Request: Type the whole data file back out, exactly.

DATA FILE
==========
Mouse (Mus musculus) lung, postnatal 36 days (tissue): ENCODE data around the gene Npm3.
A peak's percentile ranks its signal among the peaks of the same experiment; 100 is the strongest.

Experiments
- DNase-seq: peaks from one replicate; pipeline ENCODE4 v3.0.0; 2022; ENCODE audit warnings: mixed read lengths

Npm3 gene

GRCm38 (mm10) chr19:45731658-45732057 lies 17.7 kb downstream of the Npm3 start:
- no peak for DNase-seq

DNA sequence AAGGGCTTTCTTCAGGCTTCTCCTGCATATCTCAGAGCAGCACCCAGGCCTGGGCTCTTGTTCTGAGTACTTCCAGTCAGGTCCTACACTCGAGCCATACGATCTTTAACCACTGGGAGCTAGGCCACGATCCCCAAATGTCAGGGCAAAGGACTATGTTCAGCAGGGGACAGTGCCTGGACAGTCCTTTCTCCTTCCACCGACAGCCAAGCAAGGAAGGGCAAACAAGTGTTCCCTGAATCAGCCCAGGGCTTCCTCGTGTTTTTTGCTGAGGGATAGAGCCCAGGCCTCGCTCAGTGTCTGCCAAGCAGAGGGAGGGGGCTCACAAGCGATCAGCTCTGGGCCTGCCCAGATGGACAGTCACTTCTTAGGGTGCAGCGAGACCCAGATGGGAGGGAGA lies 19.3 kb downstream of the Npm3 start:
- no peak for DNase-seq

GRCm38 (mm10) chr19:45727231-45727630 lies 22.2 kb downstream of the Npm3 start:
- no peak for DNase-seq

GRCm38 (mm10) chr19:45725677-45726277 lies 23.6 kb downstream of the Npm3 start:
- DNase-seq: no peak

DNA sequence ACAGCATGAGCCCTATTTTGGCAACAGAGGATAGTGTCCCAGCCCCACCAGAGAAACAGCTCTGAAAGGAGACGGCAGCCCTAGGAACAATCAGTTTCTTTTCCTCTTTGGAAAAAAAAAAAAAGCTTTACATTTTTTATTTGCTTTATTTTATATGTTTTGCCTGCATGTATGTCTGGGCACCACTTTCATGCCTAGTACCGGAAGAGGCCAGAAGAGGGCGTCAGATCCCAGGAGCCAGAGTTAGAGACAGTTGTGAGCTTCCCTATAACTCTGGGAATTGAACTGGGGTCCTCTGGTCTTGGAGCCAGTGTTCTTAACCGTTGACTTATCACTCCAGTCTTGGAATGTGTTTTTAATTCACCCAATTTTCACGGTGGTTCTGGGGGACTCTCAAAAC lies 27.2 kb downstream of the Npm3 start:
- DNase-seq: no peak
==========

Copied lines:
Mouse (Mus musculus) lung, postnatal 36 days (tissue): ENCODE data around the gene Npm3.
A peak's percentile ranks its signal among the peaks of the same experiment; 100 is the strongest.

Experiments
- DNase-seq: peaks from one replicate; pipeline ENCODE4 v3.0.0; 2022; ENCODE audit warnings: mixed read lengths

Npm3 gene

GRCm38 (mm10) chr19:45731658-45732057 lies 17.7 kb downstream of the Npm3 start:
- no peak for DNase-seq

DNA sequence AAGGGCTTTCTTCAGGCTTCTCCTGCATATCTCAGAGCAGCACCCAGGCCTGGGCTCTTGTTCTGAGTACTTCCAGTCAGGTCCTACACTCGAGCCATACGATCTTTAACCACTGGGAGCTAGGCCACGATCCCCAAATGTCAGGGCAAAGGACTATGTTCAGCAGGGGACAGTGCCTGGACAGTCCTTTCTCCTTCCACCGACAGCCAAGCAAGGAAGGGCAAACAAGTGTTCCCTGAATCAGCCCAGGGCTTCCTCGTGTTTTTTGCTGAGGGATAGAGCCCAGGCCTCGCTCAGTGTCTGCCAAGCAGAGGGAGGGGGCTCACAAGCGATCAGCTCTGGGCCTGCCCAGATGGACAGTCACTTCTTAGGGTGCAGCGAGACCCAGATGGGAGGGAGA lies 19.3 kb downstream of the Npm3 start:
- no peak for DNase-seq

GRCm38 (mm10) chr19:45727231-45727630 lies 22.2 kb downstream of the Npm3 start:
- no peak for DNase-seq

GRCm38 (mm10) chr19:45725677-45726277 lies 23.6 kb downstream of the Npm3 start:
- DNase-seq: no peak

DNA sequence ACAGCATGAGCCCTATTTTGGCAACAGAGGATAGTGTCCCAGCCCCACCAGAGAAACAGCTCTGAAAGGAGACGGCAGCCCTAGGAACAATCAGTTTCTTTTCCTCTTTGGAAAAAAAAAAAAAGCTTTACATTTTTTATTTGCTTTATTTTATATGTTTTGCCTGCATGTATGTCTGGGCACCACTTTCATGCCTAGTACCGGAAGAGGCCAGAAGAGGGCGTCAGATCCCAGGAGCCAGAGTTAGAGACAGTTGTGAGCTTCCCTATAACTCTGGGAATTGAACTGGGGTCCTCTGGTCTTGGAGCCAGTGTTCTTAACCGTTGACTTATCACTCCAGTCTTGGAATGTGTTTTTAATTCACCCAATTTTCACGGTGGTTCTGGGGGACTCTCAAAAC lies 27.2 kb downstream of the Npm3 start:
- DNase-seq: no peak